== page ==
Know how to get answers to post op questions – Before the surgery

An 3D illustration of a question mark.

Patients often ask for post operative advice on the web. I think the web is a great information gathering tool, but in the post-operative period, it is not a good place to start.

Why is this?

Giving you advice on any medical conditions depends on many things. These include:

  • intimate knowledge of what procedure was performed
  • detailed familiarity with symptoms
  • a physical exam

Clearly, none of these 3 conditions can be found in an internet correspondence. At best, you will be getting well-intentioned, but possibly misguided information. At worst, you could be delaying proper treatment.

The best person to answer questions about your surgery is the surgeon who operated on you!

It is in the doctor’s best interest to make sure all post operative issues are handled quickly. The only way that can happen is if you communicate with him. You should always try to contact your surgeon first, rather than go online to get answers. If your problem occurs outside of normal office hours, his answering service should be able to get in touch with him within the hour.

Do not be afraid to be insistent in getting in touch with him.  The doctor may be at home with his pager or phone in another room. Sometimes the doctor may simply not hear the phone ring. Call again.  The doctor’s answering service should have several back up numbers which include the doctor’s cell phone number, home phone number, and in some cases even his spouse’s phone number. A doctor’s spouse can sometimes tell the answering service where to find the doctor or when to expect a call back.

If you have a problem or a question in the postoperative period you should be able to have immediate access to your surgeon. If after two calls to the answering service you do not get an answer, demand to speak with someone from the practice.  Only if you are unsuccessful after doing this should you consider going online to get answers.

In certain instances that you can not find your doctor, you should call 911: If you are having shortness of breath, a high fever (above 101.5 degrees Fahrenheit), or extreme pain, then you need to go to the emergency room. Once there, let the emergency room physician know your Plastic Surgeon’s answering service number so he can inform your doctor of your condition. Sometimes hospitals have more effective ways of getting to the surgeon. Remember, your Plastic Surgeon can give the emergency room physician very important information and clues about what to be on the lookout for, so keep him in the loop.

The best way to make sure this does not happen to you is to find out the protocol for getting in touch with your doctor after surgery. You should ask this question at your pre-operative appointment, if the information is not provided at that time. If no information about post op communication is given to you, tell the surgeon that you expect to be able to access him/her in the postoperative period. You want a commitment from your surgeon that you will get prompt access. If the surgeon appears uncomfortable or evasive, that is a red flag.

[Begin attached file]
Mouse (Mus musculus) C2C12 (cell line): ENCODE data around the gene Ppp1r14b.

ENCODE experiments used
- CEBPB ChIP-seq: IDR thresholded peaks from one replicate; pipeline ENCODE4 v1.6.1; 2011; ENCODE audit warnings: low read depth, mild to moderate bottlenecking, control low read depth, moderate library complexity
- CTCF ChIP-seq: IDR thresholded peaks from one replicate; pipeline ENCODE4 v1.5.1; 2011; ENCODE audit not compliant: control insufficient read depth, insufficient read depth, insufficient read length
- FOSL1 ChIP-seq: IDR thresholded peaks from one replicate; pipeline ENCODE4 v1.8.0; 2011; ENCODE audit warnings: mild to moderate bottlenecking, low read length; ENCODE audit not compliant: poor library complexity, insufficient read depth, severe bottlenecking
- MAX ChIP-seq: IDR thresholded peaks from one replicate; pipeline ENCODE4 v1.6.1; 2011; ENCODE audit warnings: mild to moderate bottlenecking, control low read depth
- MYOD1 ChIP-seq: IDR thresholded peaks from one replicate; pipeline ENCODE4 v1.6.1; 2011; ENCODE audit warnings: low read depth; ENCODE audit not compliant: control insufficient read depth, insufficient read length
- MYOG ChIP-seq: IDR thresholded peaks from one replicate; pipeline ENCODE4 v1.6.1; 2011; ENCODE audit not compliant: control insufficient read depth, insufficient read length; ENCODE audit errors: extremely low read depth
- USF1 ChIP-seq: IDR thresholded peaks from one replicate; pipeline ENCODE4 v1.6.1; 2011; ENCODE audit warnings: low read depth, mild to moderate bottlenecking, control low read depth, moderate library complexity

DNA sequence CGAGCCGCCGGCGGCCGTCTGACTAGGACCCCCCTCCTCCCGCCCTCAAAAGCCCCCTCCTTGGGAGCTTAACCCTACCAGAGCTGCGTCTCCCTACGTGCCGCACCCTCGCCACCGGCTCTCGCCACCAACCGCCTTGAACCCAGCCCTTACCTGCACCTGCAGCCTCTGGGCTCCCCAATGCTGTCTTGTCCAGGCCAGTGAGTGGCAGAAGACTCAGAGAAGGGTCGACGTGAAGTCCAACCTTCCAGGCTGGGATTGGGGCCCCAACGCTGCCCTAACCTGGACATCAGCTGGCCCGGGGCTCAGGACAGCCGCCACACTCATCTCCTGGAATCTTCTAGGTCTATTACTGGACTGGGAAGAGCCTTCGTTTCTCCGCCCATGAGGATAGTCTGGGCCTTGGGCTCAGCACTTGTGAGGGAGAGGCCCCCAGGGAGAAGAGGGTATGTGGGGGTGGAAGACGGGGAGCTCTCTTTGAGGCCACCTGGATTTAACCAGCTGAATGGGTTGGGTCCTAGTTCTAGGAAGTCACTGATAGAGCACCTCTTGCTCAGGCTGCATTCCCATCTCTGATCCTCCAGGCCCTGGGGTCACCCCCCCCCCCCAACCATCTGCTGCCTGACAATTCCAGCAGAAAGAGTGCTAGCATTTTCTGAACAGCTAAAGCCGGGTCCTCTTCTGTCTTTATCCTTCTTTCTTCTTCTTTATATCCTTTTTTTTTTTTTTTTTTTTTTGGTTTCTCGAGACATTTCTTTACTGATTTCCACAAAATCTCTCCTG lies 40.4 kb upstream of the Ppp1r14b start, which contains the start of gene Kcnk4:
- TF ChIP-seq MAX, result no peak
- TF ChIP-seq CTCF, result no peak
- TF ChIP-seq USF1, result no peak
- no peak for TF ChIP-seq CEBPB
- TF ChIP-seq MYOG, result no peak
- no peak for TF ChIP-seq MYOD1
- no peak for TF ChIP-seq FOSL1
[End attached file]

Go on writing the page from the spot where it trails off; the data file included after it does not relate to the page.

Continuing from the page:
Personally,I give my cell phone number to all my patients for their use during the post operative period. The beauty of it is that patients will text me for more routine questions, but telephone me if they are experiencing problems. Alternately, others will send pictures over the phone and ask if it looks OK. Digital photos are a great communication tool. It is the best of modern technology combined with personal access.

By Dr. Ricardo L. Rodriguez MD Board Certified Plastic Surgeon Cosmeticsurg Baltimore, Maryland Ricardo L. Rodriguez on American Society of Plastic Surgeons.

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16 thoughts on “Know how to get answers to post op questions – Before the surgery”

    • Dr. Ricardo L Rodriguez says:

      Linda: Thank you for your kind and considerate remarks about gender issues in my blog. I stand corrected. Many women are surgeons, and they do a great job. As far as spouses go, the answer is a little more complex. I really don't know in how many jurisdictions homosexual marriage is legal, so in the strict meaning of the word I don't know if there are many places in the world where one can refer to a homosexual partner as a spouse. Yet, in places where homosexual marriage is legal and the homosexual partners are indeed legally married, the answer is that a spouse need not only be heterosexual, evidently. Thank you for your keen interest in the subtext of sexual mores in my posts, a new and refreshing reaction.